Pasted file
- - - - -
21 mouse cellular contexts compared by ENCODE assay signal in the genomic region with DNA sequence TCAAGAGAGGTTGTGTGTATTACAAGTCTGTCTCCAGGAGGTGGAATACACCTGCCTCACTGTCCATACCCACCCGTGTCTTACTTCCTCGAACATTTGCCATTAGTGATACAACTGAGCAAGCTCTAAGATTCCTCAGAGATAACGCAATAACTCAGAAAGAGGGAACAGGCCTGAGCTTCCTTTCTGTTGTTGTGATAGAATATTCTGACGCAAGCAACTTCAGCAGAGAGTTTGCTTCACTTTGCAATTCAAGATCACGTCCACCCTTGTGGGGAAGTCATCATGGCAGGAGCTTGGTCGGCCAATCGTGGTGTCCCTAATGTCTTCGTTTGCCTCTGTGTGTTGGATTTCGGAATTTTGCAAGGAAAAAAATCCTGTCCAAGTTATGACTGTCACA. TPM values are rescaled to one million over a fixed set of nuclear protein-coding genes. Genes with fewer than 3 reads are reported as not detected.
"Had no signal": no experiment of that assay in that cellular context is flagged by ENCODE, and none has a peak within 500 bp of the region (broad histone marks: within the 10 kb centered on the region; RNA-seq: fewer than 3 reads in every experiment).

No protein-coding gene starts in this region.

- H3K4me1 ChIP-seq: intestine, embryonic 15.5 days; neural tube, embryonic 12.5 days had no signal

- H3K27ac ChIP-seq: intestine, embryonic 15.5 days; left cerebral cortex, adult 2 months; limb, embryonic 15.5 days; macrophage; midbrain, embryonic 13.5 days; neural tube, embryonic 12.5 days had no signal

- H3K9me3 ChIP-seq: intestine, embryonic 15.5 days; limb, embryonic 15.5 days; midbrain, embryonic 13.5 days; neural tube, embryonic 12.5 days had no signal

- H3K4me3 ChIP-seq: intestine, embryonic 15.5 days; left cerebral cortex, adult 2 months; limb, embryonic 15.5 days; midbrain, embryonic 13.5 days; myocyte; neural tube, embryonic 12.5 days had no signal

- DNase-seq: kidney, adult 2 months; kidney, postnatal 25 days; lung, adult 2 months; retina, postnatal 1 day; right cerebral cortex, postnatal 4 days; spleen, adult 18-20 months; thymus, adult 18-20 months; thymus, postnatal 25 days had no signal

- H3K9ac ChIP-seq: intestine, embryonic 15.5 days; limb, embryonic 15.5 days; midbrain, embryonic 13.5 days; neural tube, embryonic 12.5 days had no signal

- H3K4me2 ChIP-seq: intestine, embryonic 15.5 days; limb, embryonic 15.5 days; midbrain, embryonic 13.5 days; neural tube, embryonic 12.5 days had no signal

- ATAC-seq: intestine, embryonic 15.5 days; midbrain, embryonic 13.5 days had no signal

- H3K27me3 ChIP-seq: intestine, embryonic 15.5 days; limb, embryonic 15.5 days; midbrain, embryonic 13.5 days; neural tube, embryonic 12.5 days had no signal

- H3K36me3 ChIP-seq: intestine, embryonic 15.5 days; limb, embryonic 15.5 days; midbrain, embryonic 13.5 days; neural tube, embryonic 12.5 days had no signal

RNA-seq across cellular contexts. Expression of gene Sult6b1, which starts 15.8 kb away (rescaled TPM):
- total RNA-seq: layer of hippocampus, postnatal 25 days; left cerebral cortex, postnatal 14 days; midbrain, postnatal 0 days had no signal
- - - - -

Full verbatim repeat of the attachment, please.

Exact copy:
21 mouse cellular contexts compared by ENCODE assay signal in the genomic region with DNA sequence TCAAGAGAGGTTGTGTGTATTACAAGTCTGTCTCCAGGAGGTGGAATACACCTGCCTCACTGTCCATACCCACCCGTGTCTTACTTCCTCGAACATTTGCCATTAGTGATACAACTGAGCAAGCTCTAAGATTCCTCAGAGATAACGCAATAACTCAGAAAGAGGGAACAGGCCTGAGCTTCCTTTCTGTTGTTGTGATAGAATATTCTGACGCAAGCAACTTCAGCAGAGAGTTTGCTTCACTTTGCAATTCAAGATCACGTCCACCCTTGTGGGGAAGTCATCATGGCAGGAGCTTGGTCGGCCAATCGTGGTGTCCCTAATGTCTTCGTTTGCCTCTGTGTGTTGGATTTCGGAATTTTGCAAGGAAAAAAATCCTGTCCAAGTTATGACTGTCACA. TPM values are rescaled to one million over a fixed set of nuclear protein-coding genes. Genes with fewer than 3 reads are reported as not detected.
"Had no signal": no experiment of that assay in that cellular context is flagged by ENCODE, and none has a peak within 500 bp of the region (broad histone marks: within the 10 kb centered on the region; RNA-seq: fewer than 3 reads in every experiment).

No protein-coding gene starts in this region.

- H3K4me1 ChIP-seq: intestine, embryonic 15.5 days; neural tube, embryonic 12.5 days had no signal

- H3K27ac ChIP-seq: intestine, embryonic 15.5 days; left cerebral cortex, adult 2 months; limb, embryonic 15.5 days; macrophage; midbrain, embryonic 13.5 days; neural tube, embryonic 12.5 days had no signal

- H3K9me3 ChIP-seq: intestine, embryonic 15.5 days; limb, embryonic 15.5 days; midbrain, embryonic 13.5 days; neural tube, embryonic 12.5 days had no signal

- H3K4me3 ChIP-seq: intestine, embryonic 15.5 days; left cerebral cortex, adult 2 months; limb, embryonic 15.5 days; midbrain, embryonic 13.5 days; myocyte; neural tube, embryonic 12.5 days had no signal

- DNase-seq: kidney, adult 2 months; kidney, postnatal 25 days; lung, adult 2 months; retina, postnatal 1 day; right cerebral cortex, postnatal 4 days; spleen, adult 18-20 months; thymus, adult 18-20 months; thymus, postnatal 25 days had no signal

- H3K9ac ChIP-seq: intestine, embryonic 15.5 days; limb, embryonic 15.5 days; midbrain, embryonic 13.5 days; neural tube, embryonic 12.5 days had no signal

- H3K4me2 ChIP-seq: intestine, embryonic 15.5 days; limb, embryonic 15.5 days; midbrain, embryonic 13.5 days; neural tube, embryonic 12.5 days had no signal

- ATAC-seq: intestine, embryonic 15.5 days; midbrain, embryonic 13.5 days had no signal

- H3K27me3 ChIP-seq: intestine, embryonic 15.5 days; limb, embryonic 15.5 days; midbrain, embryonic 13.5 days; neural tube, embryonic 12.5 days had no signal

- H3K36me3 ChIP-seq: intestine, embryonic 15.5 days; limb, embryonic 15.5 days; midbrain, embryonic 13.5 days; neural tube, embryonic 12.5 days had no signal

RNA-seq across cellular contexts. Expression of gene Sult6b1, which starts 15.8 kb away (rescaled TPM):
- total RNA-seq: layer of hippocampus, postnatal 25 days; left cerebral cortex, postnatal 14 days; midbrain, postnatal 0 days had no signal